A Site Plan and Synthesis in the Smooth ER

A Site Plan and Synthesis in the Smooth ER

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Synthesis of Lipids in Smooth Endoplasmic Reticulum

Lipids are synthesized in the ER by enzymes that transfer fatty acids from coenzyme A to glycerol phosphate, forming phospholipids and other lipids. These lipids are transported to other organelles or into the cell membrane. The synthesis of lipids within the ER is regulated by the concentrations of fatty acid head groups, which are generated in the ER by enzymes such as the CTP:phosphocholine cytidylyltransferase. The lipids are also regulated by the activities of phospholipases and acyltransferases that remove or add fatty acyl chains to form complex lipid structures.

Most cells lack a large system of sER (smooth endoplasmic reticulum), but it is abundant in cells that specialize in lipid metabolism. Examples of such cells include Leydig cells in the testis, follicular cells of the ovary, and hepatocytes of the liver. Hepatocytes use their sER for lipid processing and detoxification, glycogen storage, and calcium metabolism.

The sER is also used for protein synthesis, but there are different pathways for this in each cell type.

Synthesis of Hormones in Smooth Endoplasmic Reticulum

The smooth endoplasmic reticulum (sER) is a membrane-enclosed network of tubular and sometimes branched elements that are present throughout the cytoplasm. It is different from the rough endoplasmic reticulum (RER) because it does not contain ribosomes on its cytoplasmic surface.

It is involved in a variety of metabolic processes including the synthesis of lipids, such as cholesterol and phospholipids which are found in cell membranes; steroid hormones; carbohydrate metabolism; detoxification of harmful chemicals; and storage of calcium ions. A specialized type of smooth ER, called the sarcoplasmic reticulum, is located in muscle cells; it stores and regulates the concentration of calcium ions that triggers the coordinated contraction of muscle fibers.

In cells that process a large amount of toxic chemicals, the smooth ER can quickly double in size to accommodate the increased workload. This is a response to the stress that these chemicals exert on the cell and to ensure that the toxins are metabolized and eliminated as soon as possible.

Synthesis of Nucleotides in Smooth Endoplasmic Reticulum

All eukaryotic cells have an endoplasmic reticulum (ER), a continuous membrane system that forms a series of flattened sacs within the cytoplasm and serves multiple functions, including synthesis, folding, modification, and transport of proteins. Some types of ER have distinct features that affect their function. The ER contains ribosomes attached to the membrane that specialize in synthesis of proteins with signal sequences that direct them to the ER for processing. It also contains free ribosomes that synthesize all other proteins in the cell. The ER is further divided into rough and smooth portions, which are distinguished by their physical and functional characteristics.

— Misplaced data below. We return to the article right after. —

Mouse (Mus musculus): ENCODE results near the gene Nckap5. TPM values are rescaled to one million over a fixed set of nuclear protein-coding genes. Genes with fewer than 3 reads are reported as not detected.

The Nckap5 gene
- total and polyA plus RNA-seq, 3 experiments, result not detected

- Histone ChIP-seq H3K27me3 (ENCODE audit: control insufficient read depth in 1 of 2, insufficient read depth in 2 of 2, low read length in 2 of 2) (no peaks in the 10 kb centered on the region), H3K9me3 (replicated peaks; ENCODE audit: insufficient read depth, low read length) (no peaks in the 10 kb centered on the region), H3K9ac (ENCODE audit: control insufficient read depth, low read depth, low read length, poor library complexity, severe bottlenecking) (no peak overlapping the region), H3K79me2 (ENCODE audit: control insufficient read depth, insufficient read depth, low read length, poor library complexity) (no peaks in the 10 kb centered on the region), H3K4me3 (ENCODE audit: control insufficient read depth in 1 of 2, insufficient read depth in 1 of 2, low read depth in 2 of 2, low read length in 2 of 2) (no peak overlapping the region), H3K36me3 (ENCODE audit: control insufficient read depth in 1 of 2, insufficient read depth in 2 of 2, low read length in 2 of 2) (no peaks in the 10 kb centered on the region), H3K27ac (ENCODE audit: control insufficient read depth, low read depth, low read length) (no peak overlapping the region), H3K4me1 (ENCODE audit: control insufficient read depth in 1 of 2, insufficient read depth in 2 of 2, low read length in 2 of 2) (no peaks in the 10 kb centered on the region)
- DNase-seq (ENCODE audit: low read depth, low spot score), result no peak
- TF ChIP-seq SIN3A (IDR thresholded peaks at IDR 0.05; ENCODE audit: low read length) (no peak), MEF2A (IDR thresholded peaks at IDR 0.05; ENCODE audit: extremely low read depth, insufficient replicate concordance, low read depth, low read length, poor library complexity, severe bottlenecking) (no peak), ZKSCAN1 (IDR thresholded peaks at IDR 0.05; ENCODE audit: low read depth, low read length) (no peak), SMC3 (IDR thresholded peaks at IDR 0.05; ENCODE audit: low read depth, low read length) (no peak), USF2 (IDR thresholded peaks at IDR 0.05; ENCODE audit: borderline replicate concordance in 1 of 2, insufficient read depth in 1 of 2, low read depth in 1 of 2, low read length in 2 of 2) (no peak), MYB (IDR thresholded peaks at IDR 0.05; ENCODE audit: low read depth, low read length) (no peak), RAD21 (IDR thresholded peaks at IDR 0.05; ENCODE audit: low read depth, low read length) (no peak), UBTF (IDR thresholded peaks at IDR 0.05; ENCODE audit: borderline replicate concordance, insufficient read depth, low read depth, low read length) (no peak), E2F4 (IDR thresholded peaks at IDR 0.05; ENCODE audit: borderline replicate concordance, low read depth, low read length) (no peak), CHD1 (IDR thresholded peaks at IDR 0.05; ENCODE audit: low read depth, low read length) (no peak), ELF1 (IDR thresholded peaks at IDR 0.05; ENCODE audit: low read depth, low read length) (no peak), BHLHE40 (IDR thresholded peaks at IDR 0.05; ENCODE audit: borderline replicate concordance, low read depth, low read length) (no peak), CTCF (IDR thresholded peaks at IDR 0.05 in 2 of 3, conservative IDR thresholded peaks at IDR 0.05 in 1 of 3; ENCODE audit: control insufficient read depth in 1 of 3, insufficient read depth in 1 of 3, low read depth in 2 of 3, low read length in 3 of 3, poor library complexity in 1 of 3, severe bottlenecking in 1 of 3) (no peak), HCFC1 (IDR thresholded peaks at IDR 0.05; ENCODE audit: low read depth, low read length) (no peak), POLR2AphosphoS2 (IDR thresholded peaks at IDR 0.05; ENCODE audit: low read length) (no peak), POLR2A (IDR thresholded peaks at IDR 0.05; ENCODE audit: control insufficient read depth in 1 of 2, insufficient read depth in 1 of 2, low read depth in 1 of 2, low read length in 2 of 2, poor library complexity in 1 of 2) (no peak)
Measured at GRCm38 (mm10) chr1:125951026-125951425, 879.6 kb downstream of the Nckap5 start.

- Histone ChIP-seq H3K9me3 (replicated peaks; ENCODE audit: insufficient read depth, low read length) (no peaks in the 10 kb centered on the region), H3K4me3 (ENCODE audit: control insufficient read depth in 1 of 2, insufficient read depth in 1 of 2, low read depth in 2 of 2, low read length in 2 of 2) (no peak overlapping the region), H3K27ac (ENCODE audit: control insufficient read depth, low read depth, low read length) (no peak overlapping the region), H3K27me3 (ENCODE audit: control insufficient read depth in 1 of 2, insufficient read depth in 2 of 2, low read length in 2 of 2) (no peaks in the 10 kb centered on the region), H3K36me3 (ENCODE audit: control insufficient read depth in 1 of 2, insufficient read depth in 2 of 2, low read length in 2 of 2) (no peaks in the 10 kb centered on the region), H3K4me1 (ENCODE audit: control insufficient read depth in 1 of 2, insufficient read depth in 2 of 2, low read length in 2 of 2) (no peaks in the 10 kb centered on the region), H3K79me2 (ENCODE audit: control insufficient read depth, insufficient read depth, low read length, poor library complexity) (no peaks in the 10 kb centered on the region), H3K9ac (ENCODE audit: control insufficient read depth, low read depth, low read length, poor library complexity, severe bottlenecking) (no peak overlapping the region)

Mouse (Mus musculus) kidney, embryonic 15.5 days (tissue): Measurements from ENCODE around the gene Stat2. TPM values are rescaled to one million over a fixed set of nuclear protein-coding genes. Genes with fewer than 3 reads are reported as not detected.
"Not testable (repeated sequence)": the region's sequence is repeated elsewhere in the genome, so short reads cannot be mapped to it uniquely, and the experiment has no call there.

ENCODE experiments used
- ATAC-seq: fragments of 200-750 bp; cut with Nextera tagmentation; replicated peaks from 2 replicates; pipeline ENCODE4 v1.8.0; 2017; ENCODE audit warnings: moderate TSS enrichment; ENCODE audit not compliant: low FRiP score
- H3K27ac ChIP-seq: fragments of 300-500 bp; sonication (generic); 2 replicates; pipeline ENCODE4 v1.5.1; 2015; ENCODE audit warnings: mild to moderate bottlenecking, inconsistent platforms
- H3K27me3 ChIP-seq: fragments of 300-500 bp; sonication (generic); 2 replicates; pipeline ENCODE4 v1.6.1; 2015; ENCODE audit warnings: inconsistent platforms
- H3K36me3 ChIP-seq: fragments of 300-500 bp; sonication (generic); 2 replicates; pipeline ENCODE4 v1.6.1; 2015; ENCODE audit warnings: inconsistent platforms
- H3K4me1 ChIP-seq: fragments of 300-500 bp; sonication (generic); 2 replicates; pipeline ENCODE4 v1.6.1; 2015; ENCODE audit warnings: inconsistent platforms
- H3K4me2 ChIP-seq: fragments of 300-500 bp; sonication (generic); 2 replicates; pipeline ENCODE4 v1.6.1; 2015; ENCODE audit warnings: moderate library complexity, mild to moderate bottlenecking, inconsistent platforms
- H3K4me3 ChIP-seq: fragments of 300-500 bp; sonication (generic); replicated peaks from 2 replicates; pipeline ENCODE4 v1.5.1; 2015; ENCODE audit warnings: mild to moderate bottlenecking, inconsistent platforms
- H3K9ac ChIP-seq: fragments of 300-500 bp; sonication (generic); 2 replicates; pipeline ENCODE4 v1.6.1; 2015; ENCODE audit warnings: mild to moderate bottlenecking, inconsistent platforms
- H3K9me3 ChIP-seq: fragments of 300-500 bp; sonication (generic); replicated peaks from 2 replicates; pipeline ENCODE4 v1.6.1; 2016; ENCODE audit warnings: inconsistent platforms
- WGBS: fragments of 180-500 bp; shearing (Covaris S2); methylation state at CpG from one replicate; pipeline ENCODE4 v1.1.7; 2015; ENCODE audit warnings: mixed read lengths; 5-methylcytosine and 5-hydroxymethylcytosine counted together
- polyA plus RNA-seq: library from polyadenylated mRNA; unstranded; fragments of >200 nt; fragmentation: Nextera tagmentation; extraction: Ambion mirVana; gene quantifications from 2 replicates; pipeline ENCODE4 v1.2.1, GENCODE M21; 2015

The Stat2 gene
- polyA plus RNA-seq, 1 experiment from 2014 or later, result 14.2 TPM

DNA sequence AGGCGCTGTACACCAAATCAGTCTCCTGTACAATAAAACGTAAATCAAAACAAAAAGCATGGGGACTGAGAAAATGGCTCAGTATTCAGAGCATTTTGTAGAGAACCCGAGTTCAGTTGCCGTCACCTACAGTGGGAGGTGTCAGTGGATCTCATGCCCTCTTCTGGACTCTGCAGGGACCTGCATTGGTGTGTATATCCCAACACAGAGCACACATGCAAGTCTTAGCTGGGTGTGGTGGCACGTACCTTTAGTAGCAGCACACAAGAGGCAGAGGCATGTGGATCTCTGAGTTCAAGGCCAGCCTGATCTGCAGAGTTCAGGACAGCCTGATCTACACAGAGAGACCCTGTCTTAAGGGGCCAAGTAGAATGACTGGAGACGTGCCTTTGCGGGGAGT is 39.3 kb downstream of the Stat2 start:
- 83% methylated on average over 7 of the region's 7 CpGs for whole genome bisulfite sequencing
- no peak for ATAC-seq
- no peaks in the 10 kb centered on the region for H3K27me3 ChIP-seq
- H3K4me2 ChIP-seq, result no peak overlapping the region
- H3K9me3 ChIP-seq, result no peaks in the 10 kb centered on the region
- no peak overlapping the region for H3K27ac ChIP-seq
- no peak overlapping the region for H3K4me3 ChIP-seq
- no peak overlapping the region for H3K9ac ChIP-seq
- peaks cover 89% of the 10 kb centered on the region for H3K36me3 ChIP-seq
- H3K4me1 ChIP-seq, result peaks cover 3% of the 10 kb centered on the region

The protein chaperone BiP helps to pull incorrectly folded proteins posttranslationally into the ER through a protein translocator. Another ER resident protein is protein disulfide isomerase, which catalyzes the oxidation of free sulfhydryl groups on cysteines to form disulfide bonds. These bonds stabilize correctly folded proteins and assemble them into oligomeric complexes. Another ER resident is phosphatidylserine synthase, which exchanges the polar head group of polyserine for that of polyphosphate. Phosphatidylserine then translocates to the mitochondria through an ATP-driven process.

Synthesis of Proteins in Smooth Endoplasmic Reticulum

The endoplasmic reticulum (ER) is a series of membrane-enclosed sacs and tubules that are scattered throughout the cytoplasm of eukaryotic cells. The ER contains enzymes that modify proteins and also synthesize lipids. Proteins destined for the cell membrane or secreted are assembled at organelles called ribosomes within the ER. The region of the ER that is studded with ribosomes is known as the rough endoplasmic reticulum; the area that lacks ribosomes is called smooth endoplasmic reticulum.

The smooth ER synthesizes lipids and carbohydrates for the cell, and it makes phospholipids for the plasma membrane and other organelles. It also functions as a storage site for calcium ions. A specialized form of the smooth ER, which is found only in muscle cells, is known as the sarcoplasmic reticulum. The sarcoplasmic reticulum stores and releases calcium ions in response to nerve impulses that cause muscle contraction. The sER also plays a role in lipid synthesis, carbohydrate metabolism, detoxification of medications and poisons, and regulation of the concentration of calcium ions.

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